Let's get the spoiler-free review out of the way first, shall we. Avengers: Age of Ultron is a good movie with more than a couple touches of greatness along the way. Oddly enough, with so much hype and anticipation leading up to Avengers 2, it quickly becomes apparent that the movie is in a very tough position - with the fond memories of the happy-go-lucky good old days of the first Avengers movie being only one big hurdle standing in the movie's way.
This is a heavier-hearted Avengers movie and it many ways it has to be. That's not to say there isn't a lot of humor in the movie - there is plenty and there are at least two tremendous and memorable action scenes and throughout the 2+ hour running time you'll never find yourself bored or checking your watch. If you loved the first Avengers, you'll like Avengers 2. There's a chance you may love Age of Ultron as well - or you might be like me and realize that maybe there just wasn't a real chance that Avengers 2 could live up to the experience of that first time.
Avengers: Age of Ultron Spoiler-Free Review Ends Here
Things get off to a rousing start with the Avenger's descending upon Baron Von Strucker's snowy compound in the woods. We see all of the Avengers in action, Iron-Man flying around trying to take down the castle's defense system, Hulk doing some impressive bunker busting and all the members generally working in a beautiful unison to make quick work of what sounds like the final Hydra cell in operation. The action is a bit all over the place in this scene - it's not exactly well established where everyone is in relation to one another but you get swept up in the camaraderie regardless.
What the team doesn't count on is the Maximoff twins, Wanda/Scarlet Witch (Elizabeth Olsen) and Pietro/Quicksilver (Aaron Taylor-Johnson), revealing themselves during the raid. Scarlet Witch quickly makes a show of her ambiguous powers by putting a whammy on Tony Stark as he's about to reclaim Loki's staff from Strucker's castle. Stark has a vision of all the Avengers dead or dying - with the words, "You could have saved us" hauntingly whispered to him. And so, the wheels of Ultron are in motion.
Ultron's Good Intentions
Tony and Bruce Banner quickly get to work on creating a program that would be a "suit of armor around the world" - but this artificially intelligent defense program quickly takes matters into its own hands, runs the numbers, and decides that the best way to truly help the world is to wipe out humanity and spur on the the next evolution in hopes the next species will be more enlightened. Ultron recruits the Maximoff twins, who hold a grudge against Stark since one of his missiles, from his pre-Iron Man days, killed their parents.
The first face off in Avengers: Age of Ultron takes place in a factory as Ultron is getting his hands on some vibranium courtesy of Ulysses Klaue (Andy Serkis). Klaue turns out to be one of the coolest new character introductions in the movie and before his deal with Ultron turns sour, they cleverly tease the possibility that we may see him again down the road. The confrontation does not go in the Avengers favor. Scarlet Witch easily sets about doing her mind games on most of the Avengers while Ultron keeps Iron Man busy. The most interesting of these is the look into Black Widow's tragic school for assassins childhood. But enough touchy-feely business - cue the Hulk rampage.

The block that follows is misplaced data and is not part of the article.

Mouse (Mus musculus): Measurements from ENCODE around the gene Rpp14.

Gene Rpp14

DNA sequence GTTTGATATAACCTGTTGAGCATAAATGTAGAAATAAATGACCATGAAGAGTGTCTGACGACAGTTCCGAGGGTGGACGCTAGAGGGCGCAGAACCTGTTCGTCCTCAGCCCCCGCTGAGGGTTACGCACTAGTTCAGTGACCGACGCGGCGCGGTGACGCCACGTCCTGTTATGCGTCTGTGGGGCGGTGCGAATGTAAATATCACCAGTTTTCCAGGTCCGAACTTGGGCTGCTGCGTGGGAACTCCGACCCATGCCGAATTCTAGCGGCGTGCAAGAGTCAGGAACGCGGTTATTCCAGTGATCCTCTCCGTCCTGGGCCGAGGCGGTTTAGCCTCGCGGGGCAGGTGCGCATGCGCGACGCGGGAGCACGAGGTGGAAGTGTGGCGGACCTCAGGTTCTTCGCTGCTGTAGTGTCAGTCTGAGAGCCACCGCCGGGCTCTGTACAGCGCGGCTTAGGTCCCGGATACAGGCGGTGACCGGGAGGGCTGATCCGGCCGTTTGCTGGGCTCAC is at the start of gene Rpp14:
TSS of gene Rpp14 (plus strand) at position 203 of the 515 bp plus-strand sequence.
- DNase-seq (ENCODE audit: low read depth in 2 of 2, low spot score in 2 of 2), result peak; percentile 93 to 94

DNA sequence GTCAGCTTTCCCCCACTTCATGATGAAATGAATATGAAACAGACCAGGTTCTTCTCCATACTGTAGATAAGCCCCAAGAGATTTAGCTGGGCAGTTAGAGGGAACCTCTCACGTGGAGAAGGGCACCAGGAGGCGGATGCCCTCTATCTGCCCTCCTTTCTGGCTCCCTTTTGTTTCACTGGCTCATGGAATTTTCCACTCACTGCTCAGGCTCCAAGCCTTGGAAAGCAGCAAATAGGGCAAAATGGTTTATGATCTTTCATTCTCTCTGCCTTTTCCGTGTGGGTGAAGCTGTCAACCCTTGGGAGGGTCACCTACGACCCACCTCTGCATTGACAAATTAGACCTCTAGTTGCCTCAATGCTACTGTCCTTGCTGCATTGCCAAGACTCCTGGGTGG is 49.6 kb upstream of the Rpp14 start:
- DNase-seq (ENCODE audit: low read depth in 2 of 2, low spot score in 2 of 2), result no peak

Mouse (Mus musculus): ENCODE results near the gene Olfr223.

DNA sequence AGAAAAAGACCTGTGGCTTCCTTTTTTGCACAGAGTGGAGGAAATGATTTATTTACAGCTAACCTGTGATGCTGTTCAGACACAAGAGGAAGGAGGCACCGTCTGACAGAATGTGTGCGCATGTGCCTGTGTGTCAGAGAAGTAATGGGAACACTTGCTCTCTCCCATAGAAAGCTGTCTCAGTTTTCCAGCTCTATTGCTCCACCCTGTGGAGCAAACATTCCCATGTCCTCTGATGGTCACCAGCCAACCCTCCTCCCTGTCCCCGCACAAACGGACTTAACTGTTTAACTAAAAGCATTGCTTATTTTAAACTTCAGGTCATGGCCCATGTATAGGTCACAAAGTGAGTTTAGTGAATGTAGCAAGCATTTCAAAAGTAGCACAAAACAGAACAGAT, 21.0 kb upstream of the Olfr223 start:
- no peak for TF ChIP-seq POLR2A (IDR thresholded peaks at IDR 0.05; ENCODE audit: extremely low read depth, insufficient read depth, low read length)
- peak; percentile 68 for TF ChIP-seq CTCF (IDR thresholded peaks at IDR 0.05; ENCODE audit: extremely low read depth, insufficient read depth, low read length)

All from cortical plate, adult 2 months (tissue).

Calling Veronica & A Family Visit
Avengers: Age of Ultron is at it's best when writer/director Joss Whedon is able to take the cleverness he has with dialog and translate it to a playfulness with his action sequences. That is perhaps best expressed in the already famous "Hulkbuster" scene between Iron Man and a Hulk that has set about terrorizing downtown Johannesburg. The inventiveness of how the Hulkbuster system (codenamed Veronica here: as in, the opposite of Betty) is deployed and how it's various features are revealed is exactly the kind of stuff that every comic book fan dreams of possibly seeing on a big screen. And in that regard Avengers: Age of Ultron does not let you down.
After this big scene, and the quick defeat of the Avengers at the hands of Ultron and the Maximoff Twins, the team retreats to lick its wounds and do some regrouping. Well, aside from Thor, who needs to take off and look deeper into the vision that he was treated to by Scarlet Witch which featured a lot of doomsday prophesying for the folks of Asgard as well as a glimpse of the Infinity Gauntlet. The rest of the team is introduced to Hawkeye's secret family life (complete with wife, kids and tractor) in a brilliant bit of character background that adds a much needed sense of grounded, real-world concern to the proceedings. It's also during this halftime on the farm that Bruce Banner and Black Widow's flirting turns a bit more serious.